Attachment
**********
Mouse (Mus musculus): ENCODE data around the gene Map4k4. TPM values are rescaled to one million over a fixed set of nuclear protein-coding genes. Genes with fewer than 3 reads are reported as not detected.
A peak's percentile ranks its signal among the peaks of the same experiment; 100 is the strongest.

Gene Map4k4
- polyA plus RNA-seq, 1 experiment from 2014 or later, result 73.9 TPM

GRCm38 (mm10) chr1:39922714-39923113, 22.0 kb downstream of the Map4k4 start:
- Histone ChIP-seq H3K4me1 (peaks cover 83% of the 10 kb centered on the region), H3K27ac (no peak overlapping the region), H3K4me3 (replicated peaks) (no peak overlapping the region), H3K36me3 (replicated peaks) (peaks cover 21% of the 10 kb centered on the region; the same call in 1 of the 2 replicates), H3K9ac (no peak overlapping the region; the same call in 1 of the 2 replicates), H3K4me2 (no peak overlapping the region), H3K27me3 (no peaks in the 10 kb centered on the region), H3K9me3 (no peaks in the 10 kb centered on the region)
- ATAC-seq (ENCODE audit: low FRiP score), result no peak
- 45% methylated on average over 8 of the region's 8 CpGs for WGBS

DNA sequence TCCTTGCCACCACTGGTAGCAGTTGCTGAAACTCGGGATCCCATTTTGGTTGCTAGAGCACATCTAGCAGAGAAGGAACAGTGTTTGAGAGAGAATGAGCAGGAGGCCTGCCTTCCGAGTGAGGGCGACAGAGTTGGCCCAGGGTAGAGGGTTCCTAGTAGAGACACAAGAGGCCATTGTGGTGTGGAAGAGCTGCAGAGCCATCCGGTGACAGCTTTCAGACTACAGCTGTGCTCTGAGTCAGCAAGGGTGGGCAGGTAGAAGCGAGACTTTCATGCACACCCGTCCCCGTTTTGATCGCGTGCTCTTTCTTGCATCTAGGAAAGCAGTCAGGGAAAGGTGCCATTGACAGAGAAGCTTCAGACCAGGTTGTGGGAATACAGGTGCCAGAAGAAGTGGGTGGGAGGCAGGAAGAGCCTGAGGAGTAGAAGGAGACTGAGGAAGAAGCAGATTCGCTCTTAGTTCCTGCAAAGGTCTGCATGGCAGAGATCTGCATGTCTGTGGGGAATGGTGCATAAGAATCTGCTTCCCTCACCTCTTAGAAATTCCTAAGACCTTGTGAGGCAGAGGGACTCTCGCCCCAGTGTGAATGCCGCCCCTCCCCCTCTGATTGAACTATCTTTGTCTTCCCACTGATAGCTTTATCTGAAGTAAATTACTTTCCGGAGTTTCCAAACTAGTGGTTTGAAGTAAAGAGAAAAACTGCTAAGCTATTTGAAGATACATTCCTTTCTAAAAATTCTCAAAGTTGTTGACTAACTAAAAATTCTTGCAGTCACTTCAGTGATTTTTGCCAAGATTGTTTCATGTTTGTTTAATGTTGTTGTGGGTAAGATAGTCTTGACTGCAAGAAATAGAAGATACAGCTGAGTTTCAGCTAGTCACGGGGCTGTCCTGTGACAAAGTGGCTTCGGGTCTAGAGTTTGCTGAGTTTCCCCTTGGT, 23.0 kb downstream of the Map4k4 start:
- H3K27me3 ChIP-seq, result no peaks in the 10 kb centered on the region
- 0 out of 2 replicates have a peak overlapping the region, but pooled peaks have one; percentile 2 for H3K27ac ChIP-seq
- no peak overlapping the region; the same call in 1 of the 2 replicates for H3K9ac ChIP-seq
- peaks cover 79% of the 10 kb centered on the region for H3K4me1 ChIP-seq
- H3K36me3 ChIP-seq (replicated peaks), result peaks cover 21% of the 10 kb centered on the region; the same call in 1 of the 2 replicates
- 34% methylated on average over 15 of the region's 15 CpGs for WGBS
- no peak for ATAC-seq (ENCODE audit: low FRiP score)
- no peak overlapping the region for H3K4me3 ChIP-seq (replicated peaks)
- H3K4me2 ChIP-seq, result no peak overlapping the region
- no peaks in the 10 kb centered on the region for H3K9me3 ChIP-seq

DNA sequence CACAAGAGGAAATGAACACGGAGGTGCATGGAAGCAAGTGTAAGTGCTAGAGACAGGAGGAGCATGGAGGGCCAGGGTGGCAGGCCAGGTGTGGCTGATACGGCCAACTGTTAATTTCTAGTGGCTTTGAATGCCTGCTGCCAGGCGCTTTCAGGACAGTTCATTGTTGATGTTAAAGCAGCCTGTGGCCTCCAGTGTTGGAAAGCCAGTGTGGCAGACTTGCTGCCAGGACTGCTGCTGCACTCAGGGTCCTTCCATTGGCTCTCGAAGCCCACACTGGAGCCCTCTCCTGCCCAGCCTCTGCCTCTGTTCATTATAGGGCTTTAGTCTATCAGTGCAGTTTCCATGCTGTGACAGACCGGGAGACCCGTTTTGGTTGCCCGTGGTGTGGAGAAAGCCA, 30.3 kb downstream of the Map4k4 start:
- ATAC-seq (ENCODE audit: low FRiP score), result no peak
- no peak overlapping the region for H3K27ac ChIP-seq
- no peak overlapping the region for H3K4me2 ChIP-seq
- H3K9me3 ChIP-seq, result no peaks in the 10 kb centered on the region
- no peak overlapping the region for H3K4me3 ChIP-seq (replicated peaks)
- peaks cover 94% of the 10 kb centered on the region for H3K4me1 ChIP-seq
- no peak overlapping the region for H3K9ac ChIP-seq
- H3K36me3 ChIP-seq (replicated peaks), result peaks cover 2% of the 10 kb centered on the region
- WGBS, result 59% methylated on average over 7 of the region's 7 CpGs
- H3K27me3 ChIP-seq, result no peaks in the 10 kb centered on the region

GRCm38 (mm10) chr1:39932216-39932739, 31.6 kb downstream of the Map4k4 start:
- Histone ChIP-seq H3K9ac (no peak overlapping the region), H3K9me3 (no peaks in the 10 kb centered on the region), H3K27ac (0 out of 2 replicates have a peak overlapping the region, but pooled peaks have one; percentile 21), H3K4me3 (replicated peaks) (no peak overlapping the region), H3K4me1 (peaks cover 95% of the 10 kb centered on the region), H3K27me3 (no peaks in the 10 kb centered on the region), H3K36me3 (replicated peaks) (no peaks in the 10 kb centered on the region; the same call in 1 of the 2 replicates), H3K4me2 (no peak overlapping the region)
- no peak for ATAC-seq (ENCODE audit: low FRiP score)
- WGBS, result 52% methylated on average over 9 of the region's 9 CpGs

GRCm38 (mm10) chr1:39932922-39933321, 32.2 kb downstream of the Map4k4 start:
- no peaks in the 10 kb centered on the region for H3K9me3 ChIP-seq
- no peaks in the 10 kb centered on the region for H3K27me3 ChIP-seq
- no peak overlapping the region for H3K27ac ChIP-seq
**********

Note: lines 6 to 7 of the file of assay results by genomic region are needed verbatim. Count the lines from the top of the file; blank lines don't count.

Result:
- Histone ChIP-seq H3K4me1 (peaks cover 83% of the 10 kb centered on the region), H3K27ac (no peak overlapping the region), H3K4me3 (replicated peaks) (no peak overlapping the region), H3K36me3 (replicated peaks) (peaks cover 21% of the 10 kb centered on the region; the same call in 1 of the 2 replicates), H3K9ac (no peak overlapping the region; the same call in 1 of the 2 replicates), H3K4me2 (no peak overlapping the region), H3K27me3 (no peaks in the 10 kb centered on the region), H3K9me3 (no peaks in the 10 kb centered on the region)
- ATAC-seq (ENCODE audit: low FRiP score), result no peak